Sarcopenia: Robotic muscles could turn back body clock

Loss of strength and muscle wastage is currently an unavoidable part of getting older and has a significant impact on health and quality of life.

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emPOWER robotic muscles will be implanted to replace the body’s damaged or ageing muscles.
Source: University of Bristol

Sarcopenia, as it’s known medically, is responsible for a large number of health problems and body function disorders, and is brought about by ageing, stroke, trauma and degenerative diseases. Current treatments are predominantly based on external devices such as orthoses and rigid exoskeletons, but these can cause tissue damage and are limited in use.  

emPOWER is a visionary project, led by Jonathan Rossiter, Professor of Robotics at the University of Bristol, in partnership with Imperial College, UCL and the NIHR Devices for Dignity MedTech Co-operative, hosted by Sheffield Teaching Hospitals Foundation Trust. The project will explore how artificial muscles could radically transform treatment options in the future and effectively turn back the body clock. “We are working on the principle that implanting robotic, artificial muscles to replace or work alongside our own muscles, can restore natural body function and help us all to live longer, more comfortable and active lives. emPOWER implantable muscles must work seamlessly with the body. They must be biocompatible, integrate smoothly and strongly with natural bone and tissue, and coordinate intelligently with the patient’s own movements and muscle actions,” said Professor Rossiter.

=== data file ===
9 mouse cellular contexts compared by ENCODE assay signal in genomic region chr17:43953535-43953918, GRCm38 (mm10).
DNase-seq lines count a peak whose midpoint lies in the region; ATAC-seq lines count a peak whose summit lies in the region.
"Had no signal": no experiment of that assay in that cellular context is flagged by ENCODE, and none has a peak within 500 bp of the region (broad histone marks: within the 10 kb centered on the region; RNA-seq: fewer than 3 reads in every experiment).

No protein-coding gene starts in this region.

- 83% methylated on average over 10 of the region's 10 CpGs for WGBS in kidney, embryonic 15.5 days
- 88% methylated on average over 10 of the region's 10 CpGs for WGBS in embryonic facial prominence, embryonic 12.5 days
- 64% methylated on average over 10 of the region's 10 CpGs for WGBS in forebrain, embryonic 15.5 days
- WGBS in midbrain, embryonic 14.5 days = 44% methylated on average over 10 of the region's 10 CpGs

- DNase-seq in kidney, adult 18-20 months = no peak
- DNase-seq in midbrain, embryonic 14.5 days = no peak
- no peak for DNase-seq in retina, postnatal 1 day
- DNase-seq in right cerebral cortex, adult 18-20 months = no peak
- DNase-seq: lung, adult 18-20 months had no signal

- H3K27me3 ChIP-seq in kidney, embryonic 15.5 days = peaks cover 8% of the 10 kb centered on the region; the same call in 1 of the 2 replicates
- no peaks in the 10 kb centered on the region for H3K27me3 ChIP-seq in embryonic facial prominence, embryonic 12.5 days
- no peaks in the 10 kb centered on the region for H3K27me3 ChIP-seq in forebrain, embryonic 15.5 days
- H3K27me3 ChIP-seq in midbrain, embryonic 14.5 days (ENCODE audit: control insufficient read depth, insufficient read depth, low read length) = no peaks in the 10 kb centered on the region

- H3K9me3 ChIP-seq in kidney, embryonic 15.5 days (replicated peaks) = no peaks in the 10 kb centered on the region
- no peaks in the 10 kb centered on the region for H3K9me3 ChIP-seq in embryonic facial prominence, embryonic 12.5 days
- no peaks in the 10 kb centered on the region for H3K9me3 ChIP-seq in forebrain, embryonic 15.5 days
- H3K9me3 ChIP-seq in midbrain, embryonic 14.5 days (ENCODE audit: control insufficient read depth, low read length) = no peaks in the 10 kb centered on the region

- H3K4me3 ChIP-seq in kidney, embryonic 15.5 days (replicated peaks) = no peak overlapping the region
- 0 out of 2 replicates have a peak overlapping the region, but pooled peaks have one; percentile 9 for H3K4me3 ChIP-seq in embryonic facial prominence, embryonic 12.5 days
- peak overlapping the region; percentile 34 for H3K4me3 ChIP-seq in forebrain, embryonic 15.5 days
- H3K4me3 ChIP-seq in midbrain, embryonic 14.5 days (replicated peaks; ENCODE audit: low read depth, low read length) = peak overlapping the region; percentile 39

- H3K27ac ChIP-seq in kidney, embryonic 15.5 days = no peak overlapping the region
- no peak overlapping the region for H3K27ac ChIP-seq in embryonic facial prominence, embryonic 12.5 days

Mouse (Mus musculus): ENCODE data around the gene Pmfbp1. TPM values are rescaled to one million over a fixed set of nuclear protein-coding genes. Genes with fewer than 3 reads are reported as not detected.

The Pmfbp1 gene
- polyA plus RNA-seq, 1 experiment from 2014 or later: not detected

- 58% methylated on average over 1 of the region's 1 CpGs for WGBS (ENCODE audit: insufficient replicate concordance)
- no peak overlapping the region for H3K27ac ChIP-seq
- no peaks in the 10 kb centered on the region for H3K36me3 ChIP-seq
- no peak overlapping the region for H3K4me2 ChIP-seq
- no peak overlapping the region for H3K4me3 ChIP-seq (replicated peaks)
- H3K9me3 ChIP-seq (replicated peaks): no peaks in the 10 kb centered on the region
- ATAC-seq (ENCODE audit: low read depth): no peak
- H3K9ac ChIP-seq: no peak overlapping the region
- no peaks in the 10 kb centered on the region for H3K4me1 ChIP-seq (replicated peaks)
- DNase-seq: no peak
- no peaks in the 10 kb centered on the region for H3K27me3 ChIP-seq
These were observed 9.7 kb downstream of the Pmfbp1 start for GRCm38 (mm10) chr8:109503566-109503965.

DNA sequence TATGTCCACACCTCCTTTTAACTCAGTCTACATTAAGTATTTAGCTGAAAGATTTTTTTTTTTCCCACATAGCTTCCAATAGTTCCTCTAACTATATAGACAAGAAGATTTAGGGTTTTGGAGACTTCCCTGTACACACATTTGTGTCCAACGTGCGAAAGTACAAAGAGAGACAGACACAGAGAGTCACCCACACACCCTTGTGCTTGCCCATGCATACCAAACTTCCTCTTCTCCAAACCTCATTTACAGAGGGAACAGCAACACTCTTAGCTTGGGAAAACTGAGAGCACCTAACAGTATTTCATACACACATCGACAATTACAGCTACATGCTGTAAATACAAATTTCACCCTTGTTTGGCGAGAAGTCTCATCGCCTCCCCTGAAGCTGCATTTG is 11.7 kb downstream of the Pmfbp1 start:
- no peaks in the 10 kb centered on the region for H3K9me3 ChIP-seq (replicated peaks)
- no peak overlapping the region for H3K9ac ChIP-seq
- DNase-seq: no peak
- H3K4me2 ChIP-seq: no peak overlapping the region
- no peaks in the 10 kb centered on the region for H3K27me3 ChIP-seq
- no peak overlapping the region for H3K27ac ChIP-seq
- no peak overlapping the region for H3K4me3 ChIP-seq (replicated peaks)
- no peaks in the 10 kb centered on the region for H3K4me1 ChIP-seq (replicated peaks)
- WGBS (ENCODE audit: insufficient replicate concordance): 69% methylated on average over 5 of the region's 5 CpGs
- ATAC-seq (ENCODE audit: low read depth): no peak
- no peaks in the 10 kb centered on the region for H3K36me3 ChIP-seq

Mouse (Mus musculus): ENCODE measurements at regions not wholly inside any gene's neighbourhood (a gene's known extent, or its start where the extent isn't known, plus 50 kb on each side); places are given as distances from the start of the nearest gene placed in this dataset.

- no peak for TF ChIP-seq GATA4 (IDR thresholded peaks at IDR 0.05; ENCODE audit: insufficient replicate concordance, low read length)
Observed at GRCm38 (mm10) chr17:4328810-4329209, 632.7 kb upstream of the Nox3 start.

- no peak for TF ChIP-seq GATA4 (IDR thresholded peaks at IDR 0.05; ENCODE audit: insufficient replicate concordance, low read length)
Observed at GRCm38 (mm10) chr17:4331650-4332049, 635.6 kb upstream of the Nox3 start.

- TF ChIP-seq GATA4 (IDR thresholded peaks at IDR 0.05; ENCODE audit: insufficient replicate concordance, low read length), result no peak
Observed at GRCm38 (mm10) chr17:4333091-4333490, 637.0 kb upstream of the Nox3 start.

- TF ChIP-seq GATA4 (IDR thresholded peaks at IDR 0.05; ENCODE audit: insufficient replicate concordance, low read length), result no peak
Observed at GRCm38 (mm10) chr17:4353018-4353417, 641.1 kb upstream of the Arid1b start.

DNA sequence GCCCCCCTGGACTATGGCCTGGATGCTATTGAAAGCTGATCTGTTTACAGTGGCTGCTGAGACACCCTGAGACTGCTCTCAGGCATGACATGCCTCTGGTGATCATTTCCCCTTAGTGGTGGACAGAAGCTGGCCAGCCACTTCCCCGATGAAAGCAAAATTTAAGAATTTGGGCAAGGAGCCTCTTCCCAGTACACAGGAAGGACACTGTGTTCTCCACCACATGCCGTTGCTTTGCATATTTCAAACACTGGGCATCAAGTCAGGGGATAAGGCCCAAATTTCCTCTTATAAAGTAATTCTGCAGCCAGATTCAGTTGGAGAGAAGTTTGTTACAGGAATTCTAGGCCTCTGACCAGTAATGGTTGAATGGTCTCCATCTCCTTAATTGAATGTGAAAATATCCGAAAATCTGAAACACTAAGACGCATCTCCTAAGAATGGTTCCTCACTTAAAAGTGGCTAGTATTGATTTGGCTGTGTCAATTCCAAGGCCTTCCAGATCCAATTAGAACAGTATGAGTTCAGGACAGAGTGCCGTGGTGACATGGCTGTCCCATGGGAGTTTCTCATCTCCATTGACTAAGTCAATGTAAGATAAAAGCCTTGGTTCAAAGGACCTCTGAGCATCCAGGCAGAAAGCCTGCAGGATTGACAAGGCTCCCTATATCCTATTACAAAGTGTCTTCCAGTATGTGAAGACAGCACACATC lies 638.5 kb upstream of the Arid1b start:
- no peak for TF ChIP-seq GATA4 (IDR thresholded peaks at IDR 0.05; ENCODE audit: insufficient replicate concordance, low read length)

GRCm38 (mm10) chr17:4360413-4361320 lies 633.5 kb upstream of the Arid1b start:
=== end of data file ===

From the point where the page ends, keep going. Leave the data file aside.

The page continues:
To deliver this level of sophistication, the emPOWER project is a multi-disciplinary team of 30 researchers across the fields of soft robotics, materials science, bioengineering, chemistry, ethics, healthcare regulation and medicine. “Together the emPOWER team will deliver a system of implantable muscles that receive their energy from outside the body, for example from a small power pack, and which communicate directly with the nervous system for control and sensing," said Professor Rossiter. “This is truly a project for 2050 and beyond, taking an adventurous approach that leap-frogs current state-of-the-art research. There is considerable work to be done but we confidently expect to see emPOWER artificial muscles in clinical use before 2050.”

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